Sorry, but that’s the truth.

If you would like to contact an actual Mongolian Shaman, you can do so here: BlueSky Shaman

Editor’s Note: The term ‘Shaman’ comes from the Tungusic language of Siberia and describes those working in the Siberian/Mongolian tradition. The term was imported to the West via Russia in the 16th Century. Although it has been widely used to describe a complex phenomenon across many traditions, it has often been used very loosely and is rarely used by other indigenous practitioners to describe their practices. This article, though you may not agree with the author’s point of view, represents an argument that the Mongolian shamans we contacted agreed with. In order to avoid confusion, many people practicing similar, but different, traditions are choosing to call themselves ‘Shamanic practitioners’, rather than ‘Shamans’.

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Austin Shirra
Austin Shirra
5 years ago

It’s a bit silly that to some degree the article, and to a greater degree the comments on it, people are all too eager to label spirituality as a possession (that is their’s and only their’s, something that can be owned or stolen) and create further degrees of separatness. The body and the flesh are as much an illusion as the rest of the “physical” world.

As if the great spirit cares for ethnicity or bloodlines or the petty tides of human history. All those things are merely part of the illusion. When we retire from this school and shed our cloths we will find that we are more alike in our nakedness and that such divisions we experienced were never really important.

Shifter
Shifter
5 years ago

You don’t need to have mongolian blood to be a shaman. A shaman actually is the priest of the tribe , the guy who speaks with Divinity and heal the people using different healing potions. From history we know that each tribe had a shaman, the spiritual guider of the tribe. To be a shaman you need strong beliefs in Creator of the Universe and of course to feel the call. You are living in a Universe where everything is possible if you believe and everything happens for a reason. So , if you aren’t meant to be a shaman don’t worry because you are meant to be something else, and this something else will fit you great.

Marcela CF Saiffe
Marcela CF Saiffe
4 years ago

The first shaman didn’t had a shanar, she didn’t have any help, no guidance but the eagle, the horse, the wolf, the geese. The first son of the first shaman and their descendants have other stories, in come the sons and the daughter of the swan, in comes the jealousy from those without spirits and without power that misunderstood and tortured… (as they still do) in comes the first battle with the “gods”, the first little girl brought back to life, so she would spread the ways to new, distant lands, in comes the first broken drum, the thunders in heaven,and the half drum that the misundertanding brought as tradition, in comes the humbleness of the true power, the power that is just to serve others, cause power doesn’t have other purpose than to serve. Traditions are created by well intentioned followers, tellers of the story as they heard it from those who heard it from those who witnessed it or from those who lived it. Tradition holds value, however, cause the old ways bring those in the shadows to the light, they hold the web together. The first shaman laughs about all this battles about words and traditions, the first shaman is amused and grateful that the big joke is still being told, that the ways are still helping, that the power is still serving, that more shamans, both real and imaginary will keep the tale alive. Play with spirits if you like, play with deities if you like, have your entheogens or your meditation or your drumming, starve yourselves or hurt yourselves until the pain or the sickness brings you to cross the umbral, then walk thru the portal, come back and serve. We are all one, we are all crazy, we are all laughing. Love and laughter. #Takatakataka #EEEEE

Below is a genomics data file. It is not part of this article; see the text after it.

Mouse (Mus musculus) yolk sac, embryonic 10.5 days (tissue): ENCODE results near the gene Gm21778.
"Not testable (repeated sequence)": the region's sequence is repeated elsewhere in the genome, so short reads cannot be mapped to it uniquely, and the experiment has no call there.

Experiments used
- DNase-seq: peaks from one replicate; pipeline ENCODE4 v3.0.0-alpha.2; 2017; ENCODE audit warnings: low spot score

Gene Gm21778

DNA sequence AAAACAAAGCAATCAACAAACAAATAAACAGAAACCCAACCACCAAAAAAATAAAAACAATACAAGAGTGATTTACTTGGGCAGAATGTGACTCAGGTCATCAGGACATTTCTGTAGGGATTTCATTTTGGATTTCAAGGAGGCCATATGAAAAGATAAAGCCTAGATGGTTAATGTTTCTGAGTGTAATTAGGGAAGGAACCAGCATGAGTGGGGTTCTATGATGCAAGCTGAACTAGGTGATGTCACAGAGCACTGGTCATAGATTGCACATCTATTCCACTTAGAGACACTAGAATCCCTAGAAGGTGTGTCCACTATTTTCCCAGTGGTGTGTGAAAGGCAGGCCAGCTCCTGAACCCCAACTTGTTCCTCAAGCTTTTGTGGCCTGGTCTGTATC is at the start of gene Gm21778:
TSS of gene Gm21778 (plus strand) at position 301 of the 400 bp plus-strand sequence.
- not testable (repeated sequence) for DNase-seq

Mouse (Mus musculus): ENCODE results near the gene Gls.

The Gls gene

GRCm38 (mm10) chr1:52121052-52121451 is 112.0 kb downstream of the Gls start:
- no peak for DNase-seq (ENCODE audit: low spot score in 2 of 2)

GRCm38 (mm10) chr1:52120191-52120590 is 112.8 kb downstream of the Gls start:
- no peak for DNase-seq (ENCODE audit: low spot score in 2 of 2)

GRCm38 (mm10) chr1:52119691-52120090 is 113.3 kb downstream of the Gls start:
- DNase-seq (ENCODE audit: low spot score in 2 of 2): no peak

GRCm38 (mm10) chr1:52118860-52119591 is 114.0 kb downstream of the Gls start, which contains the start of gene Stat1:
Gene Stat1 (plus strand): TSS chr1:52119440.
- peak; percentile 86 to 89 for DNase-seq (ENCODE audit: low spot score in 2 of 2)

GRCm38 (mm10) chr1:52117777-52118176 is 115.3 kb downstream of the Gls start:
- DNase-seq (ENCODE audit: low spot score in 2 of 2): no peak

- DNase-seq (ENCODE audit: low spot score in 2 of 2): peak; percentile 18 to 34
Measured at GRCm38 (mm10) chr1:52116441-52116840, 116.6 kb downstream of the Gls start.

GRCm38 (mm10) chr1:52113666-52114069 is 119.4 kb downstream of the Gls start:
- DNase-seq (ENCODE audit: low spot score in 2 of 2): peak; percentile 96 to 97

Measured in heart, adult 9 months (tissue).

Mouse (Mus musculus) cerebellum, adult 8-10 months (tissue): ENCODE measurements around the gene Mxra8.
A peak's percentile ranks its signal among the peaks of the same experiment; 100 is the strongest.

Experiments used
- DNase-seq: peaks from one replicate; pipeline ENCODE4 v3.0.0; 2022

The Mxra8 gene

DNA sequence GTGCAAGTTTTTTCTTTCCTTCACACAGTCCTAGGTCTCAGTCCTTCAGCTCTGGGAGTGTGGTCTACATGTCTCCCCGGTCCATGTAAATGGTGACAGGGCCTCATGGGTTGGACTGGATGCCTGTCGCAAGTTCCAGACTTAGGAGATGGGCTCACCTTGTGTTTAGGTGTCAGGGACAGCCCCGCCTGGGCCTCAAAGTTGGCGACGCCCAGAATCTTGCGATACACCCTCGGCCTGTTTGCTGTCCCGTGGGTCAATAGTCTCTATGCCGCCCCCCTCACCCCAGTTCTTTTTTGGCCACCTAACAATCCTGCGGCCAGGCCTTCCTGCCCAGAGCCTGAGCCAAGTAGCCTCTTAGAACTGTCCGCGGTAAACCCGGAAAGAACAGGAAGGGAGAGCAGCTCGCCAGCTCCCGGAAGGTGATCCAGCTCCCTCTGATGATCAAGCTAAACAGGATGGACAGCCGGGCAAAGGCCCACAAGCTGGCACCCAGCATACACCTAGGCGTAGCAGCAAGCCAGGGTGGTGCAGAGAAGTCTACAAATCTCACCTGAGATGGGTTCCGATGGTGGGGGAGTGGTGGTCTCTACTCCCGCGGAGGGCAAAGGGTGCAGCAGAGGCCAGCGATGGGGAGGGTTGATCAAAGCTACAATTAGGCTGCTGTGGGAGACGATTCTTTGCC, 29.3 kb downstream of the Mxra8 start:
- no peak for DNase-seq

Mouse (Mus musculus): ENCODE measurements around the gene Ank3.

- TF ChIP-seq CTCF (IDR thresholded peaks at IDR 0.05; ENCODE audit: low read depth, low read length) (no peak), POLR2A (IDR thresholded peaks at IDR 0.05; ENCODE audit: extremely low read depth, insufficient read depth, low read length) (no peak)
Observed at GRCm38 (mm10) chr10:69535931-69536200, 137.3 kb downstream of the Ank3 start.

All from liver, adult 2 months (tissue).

Shadeed A.
Shadeed A.
3 years ago

A lot of egos will be shattered by the article, but it’s real and a blessing. A twisted perception of shamanism is good for no one. People should love the journey towards authenticity, rather than spurn it. Too often, alleged lovers of truth and the spiritual life are in a hurry to show off. A real seeker marvels, appreciates and enjoys the journey inch by blessed inch. The inches when attained are well earned. Offerings are only beneficial when you have something of value and authenticity to give…

Dr. Christina Campbell
Dr. Christina Campbell
3 years ago